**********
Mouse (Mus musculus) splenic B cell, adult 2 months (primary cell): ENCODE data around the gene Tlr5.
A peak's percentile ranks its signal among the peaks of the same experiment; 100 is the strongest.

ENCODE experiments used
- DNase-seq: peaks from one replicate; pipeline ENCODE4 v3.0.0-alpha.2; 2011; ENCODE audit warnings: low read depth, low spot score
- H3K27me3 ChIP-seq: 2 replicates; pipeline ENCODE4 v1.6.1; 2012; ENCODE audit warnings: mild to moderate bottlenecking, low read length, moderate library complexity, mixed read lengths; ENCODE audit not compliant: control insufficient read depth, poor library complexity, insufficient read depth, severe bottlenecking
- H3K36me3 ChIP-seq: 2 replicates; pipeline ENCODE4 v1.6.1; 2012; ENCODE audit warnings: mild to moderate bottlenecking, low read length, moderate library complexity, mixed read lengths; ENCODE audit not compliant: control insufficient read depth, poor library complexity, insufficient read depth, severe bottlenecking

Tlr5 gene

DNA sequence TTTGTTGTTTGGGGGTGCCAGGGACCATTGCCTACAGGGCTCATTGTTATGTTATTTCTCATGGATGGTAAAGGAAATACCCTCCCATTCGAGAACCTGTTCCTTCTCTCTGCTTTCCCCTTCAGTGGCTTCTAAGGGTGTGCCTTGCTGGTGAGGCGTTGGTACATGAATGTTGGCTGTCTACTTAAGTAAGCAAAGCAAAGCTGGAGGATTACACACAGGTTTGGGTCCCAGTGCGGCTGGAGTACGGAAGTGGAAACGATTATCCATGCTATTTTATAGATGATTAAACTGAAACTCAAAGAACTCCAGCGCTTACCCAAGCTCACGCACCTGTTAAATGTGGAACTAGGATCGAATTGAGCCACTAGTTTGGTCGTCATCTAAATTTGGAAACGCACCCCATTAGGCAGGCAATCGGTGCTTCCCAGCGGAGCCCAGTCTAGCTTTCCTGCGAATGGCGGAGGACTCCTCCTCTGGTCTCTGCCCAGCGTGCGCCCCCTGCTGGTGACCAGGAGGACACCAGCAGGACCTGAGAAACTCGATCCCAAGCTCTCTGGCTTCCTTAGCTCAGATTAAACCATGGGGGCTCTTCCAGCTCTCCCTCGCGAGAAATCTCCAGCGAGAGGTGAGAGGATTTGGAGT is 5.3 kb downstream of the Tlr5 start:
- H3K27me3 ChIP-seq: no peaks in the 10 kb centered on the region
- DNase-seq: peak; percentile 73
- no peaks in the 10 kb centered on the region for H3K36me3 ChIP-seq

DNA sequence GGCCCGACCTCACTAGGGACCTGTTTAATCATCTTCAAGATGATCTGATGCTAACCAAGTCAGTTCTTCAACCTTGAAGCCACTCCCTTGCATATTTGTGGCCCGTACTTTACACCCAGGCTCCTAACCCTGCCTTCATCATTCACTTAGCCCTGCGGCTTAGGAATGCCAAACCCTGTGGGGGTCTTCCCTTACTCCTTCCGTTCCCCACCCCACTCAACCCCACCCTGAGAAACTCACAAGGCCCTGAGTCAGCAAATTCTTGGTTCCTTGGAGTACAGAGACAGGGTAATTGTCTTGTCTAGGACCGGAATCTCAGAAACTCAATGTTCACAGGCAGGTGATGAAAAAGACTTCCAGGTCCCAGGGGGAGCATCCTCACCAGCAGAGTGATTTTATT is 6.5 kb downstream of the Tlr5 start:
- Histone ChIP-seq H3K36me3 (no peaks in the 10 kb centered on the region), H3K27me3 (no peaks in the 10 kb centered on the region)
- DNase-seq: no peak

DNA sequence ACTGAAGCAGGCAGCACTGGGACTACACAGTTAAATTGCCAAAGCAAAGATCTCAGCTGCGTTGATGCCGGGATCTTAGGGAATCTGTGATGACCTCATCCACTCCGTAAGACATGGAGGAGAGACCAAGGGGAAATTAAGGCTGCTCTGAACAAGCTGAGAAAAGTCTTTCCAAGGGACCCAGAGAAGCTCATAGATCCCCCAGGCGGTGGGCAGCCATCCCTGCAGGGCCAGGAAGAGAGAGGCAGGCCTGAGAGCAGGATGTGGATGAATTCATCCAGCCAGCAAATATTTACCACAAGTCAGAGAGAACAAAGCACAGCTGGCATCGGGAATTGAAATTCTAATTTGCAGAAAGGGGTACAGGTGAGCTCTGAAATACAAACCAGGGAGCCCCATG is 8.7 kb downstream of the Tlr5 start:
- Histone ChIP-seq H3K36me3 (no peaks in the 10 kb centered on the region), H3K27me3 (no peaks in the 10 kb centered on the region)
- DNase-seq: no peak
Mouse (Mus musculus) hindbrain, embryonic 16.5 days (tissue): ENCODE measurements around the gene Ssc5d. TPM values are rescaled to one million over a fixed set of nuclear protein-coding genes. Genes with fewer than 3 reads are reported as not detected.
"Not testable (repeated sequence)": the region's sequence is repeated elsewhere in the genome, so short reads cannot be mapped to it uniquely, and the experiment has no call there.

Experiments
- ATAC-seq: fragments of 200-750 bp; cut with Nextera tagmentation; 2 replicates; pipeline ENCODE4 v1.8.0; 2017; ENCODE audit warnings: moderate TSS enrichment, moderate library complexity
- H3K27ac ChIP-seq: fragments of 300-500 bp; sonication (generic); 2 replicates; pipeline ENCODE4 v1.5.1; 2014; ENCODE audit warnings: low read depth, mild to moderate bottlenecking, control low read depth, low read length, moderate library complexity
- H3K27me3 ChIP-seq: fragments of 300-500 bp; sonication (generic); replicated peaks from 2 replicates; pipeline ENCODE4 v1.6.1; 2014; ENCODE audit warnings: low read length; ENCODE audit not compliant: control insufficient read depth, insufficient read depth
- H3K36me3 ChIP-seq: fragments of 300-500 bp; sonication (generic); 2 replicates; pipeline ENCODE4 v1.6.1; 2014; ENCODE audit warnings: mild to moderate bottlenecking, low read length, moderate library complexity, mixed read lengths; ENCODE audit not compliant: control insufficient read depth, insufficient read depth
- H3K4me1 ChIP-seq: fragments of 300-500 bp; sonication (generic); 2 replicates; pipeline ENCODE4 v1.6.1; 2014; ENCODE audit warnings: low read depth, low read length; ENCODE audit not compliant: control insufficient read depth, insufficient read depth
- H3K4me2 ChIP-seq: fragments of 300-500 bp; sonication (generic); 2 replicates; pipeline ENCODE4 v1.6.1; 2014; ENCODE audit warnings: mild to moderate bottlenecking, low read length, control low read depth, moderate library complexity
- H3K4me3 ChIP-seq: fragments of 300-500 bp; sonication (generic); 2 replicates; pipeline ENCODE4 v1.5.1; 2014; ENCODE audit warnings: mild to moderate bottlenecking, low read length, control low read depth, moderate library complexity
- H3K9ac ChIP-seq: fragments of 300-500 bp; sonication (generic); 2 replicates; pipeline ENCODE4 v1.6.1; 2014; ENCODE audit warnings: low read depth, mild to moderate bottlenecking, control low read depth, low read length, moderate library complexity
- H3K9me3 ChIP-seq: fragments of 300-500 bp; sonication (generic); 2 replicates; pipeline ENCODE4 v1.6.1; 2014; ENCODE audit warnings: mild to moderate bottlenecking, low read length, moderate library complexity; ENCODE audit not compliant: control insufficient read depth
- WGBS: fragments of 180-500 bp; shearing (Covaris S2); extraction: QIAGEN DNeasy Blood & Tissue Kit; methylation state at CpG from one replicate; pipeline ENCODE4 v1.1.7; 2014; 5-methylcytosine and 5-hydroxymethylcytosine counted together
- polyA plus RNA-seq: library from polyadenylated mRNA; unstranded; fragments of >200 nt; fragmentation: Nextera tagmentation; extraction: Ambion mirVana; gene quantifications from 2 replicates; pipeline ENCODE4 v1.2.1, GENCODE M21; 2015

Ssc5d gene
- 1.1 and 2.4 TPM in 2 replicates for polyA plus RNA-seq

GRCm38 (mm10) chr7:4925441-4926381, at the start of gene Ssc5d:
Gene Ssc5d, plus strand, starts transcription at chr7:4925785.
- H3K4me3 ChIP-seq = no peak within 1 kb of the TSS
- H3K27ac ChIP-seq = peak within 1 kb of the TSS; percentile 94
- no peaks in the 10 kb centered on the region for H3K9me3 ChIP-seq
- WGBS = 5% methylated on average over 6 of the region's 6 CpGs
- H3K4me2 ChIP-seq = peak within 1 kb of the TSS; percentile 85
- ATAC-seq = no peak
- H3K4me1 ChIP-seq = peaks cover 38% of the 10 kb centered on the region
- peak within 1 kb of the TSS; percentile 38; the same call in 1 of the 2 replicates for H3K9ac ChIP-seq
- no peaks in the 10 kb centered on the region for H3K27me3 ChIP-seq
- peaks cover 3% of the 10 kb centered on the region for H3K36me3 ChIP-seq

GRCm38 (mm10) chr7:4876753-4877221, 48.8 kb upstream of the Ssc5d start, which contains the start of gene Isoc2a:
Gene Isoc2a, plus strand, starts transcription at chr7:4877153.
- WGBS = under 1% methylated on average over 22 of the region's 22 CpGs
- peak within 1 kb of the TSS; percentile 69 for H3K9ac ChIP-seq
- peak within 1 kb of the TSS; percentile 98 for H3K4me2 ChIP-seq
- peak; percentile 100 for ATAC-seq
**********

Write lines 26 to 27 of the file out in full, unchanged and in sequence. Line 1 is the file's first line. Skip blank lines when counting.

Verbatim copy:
- H3K4me2 ChIP-seq: fragments of 300-500 bp; sonication (generic); 2 replicates; pipeline ENCODE4 v1.6.1; 2014; ENCODE audit warnings: mild to moderate bottlenecking, low read length, control low read depth, moderate library complexity
- H3K4me3 ChIP-seq: fragments of 300-500 bp; sonication (generic); 2 replicates; pipeline ENCODE4 v1.5.1; 2014; ENCODE audit warnings: mild to moderate bottlenecking, low read length, control low read depth, moderate library complexity